Lectio Divina

YOU are invited to the Gospel Reflections on Thursdays at 7.30pm in the Convent Chapel.
This is not 'STUDY' in the academic sense; you don't have to be a Bible expert! You don't have to commit to coming every week! You can just listen to what others have to share, you are not forced to say what you don't want to say! We are there in the Chapel, in front of the Blessed Sacrament, reading and talking about God's word! We also keep in mind and pray for the needs of the Parish as a whole or those of individuals! What we are doing has been practised by the Church since the time of St Benedict - he called it "Lectio Divina" - we call it Gospel reflections.
It is not difficult, in fact most people do it whenever they watch a 'Soap'. The 'Soaps' on TV often take current issues and put them into a dramatic context to make a point about the subject and we often see newspapers making further comment, because of the slant portrayed by the scriptwriters. When hearing or reading the Gospel we too can dramatise what the Gospel is saying by placing our personal experience into the Gospel Reading.
For instance in the Feeding of the Five Thousand, a story which is mentioned by all four Evangelists, and therefore one which must have significant meaning for Christians, we could well remember when others have descended upon us and somehow, almost miraculously, we managed to feed them.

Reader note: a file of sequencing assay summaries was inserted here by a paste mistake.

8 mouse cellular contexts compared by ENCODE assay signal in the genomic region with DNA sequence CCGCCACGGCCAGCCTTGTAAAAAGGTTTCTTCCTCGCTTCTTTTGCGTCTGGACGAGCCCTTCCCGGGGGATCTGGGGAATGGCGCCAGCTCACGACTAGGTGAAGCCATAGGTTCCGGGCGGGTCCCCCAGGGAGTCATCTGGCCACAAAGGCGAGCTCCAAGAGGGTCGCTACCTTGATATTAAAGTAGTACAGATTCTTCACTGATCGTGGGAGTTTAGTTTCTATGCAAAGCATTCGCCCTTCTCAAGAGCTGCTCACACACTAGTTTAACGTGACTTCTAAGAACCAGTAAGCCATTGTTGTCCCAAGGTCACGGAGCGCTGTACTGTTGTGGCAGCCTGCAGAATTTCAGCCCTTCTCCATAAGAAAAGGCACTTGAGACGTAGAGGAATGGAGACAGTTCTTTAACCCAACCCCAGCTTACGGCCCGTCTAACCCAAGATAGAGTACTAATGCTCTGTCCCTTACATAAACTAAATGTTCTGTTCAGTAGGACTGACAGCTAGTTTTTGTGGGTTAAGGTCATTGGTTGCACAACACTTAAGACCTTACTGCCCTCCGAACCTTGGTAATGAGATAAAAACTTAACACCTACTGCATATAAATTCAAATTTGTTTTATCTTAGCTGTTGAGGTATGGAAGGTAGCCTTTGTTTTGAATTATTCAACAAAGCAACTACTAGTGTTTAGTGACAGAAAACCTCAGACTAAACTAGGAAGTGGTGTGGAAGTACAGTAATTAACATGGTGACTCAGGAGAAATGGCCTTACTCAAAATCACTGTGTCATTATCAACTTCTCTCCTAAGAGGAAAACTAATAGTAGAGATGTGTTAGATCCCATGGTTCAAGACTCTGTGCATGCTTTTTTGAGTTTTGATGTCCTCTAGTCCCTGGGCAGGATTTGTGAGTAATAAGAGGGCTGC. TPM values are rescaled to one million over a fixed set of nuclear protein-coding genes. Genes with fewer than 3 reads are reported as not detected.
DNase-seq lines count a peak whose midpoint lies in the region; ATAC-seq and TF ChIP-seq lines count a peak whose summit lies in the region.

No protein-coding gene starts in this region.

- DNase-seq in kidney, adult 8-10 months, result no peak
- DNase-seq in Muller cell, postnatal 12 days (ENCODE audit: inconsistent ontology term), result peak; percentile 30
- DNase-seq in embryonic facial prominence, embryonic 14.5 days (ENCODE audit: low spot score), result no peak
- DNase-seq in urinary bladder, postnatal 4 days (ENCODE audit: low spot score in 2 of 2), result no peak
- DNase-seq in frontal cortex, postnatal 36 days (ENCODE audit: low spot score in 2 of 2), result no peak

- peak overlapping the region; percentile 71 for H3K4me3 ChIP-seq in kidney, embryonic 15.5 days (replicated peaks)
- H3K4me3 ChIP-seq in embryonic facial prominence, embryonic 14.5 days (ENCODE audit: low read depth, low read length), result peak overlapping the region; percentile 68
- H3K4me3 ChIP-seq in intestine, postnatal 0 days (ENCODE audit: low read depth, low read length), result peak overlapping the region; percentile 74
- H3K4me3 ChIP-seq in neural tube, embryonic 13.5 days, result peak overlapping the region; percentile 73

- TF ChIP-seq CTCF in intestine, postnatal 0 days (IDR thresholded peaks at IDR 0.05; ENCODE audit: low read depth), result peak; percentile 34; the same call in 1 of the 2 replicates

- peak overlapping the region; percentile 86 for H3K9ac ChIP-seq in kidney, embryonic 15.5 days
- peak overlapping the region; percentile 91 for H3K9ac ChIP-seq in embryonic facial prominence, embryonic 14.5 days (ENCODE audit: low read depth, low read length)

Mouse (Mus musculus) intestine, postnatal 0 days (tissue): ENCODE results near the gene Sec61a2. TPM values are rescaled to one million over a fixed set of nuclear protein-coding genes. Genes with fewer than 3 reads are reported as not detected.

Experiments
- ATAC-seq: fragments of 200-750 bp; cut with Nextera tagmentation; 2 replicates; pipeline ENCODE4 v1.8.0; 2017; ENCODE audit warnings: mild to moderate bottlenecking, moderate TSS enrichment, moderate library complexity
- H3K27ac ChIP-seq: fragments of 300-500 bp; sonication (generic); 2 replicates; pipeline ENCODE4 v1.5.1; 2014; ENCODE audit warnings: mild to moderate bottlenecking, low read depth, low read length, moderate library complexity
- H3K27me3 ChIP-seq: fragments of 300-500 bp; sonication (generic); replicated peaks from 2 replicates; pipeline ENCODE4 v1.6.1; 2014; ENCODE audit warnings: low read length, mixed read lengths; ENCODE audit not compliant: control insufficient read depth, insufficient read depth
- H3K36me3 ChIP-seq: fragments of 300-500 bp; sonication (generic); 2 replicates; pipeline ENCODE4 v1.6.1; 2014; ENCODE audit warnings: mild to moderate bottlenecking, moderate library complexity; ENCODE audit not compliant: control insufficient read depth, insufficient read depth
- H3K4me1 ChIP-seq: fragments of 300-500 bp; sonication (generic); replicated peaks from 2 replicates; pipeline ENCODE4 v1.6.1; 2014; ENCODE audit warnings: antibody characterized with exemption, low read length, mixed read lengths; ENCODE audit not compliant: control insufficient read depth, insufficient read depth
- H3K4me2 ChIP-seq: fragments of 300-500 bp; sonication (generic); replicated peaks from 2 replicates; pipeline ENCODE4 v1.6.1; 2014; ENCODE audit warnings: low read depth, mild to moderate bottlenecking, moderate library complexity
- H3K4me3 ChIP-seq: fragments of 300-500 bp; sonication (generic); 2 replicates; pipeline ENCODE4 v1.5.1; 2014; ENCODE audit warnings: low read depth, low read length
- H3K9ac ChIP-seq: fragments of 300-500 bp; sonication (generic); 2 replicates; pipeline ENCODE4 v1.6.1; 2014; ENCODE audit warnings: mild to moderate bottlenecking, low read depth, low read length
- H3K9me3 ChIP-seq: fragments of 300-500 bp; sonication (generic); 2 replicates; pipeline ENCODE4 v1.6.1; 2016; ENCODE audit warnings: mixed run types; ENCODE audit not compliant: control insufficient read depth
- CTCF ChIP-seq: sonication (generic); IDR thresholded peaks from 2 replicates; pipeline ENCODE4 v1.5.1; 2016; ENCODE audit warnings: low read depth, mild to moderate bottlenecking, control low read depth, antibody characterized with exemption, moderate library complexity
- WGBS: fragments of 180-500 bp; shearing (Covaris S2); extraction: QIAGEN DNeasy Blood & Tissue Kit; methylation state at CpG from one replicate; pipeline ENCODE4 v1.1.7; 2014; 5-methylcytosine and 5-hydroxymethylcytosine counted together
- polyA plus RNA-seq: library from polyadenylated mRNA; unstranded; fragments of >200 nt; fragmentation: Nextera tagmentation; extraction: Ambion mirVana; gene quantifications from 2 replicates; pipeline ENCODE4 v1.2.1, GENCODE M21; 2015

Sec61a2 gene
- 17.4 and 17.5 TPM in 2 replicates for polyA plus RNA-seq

Did one of the family say "Where can we get enough to feed them?". Even after you fed them, were there quite a few scraps left over? Did it feel almost miraculous to you? Were you amazed that you had got through it?
How did you feel about the event? How must Jesus have felt? How did the Disciples feel?
How did the five thousand feel? - They wanted more of the same and followed Jesus around for days. They thought that this is what 'the Messiah' would do - just as the children of Israel were fed by God when they were with Moses in the Sinai desert. But Jesus just told them that HE was the 'Bread of Life'. Imagine their disappointment when Jesus didn't turn out to be their kind of Messiah.
Has Jesus disappointed you? Has he called you to serve others instead of being served? Are you called to be the bread that is broken and devoured by others for the sake of God's kingdom? We don't have to be scholars to read the Gospel in an intuitive and meaningful way. If a 'soap' can be meaningful and carry comment on a current topic so can the Gospel.
On Thursday 2nd of October at 7.30pm we restarted our weekly Reflections on the Gospel of the coming Sunday. Everyone is welcome to come and share their experience of life to help us put the Gospel into a meaningful perspective. It can also be the beginning of a daily prayer using the words of Jesus' Gospel. As we experience more and more the shortage of priests, we will need to gather to share the Gospel as the early Christians did. The Eucharist might not be available as often as before but the Gospel is our own and nobody is prohibited from using it to inform their lives. It could be the foundation of a new sense of community. It could be a chance to let the Gospel become the foundation of our 'way' of life. Give it a try!!

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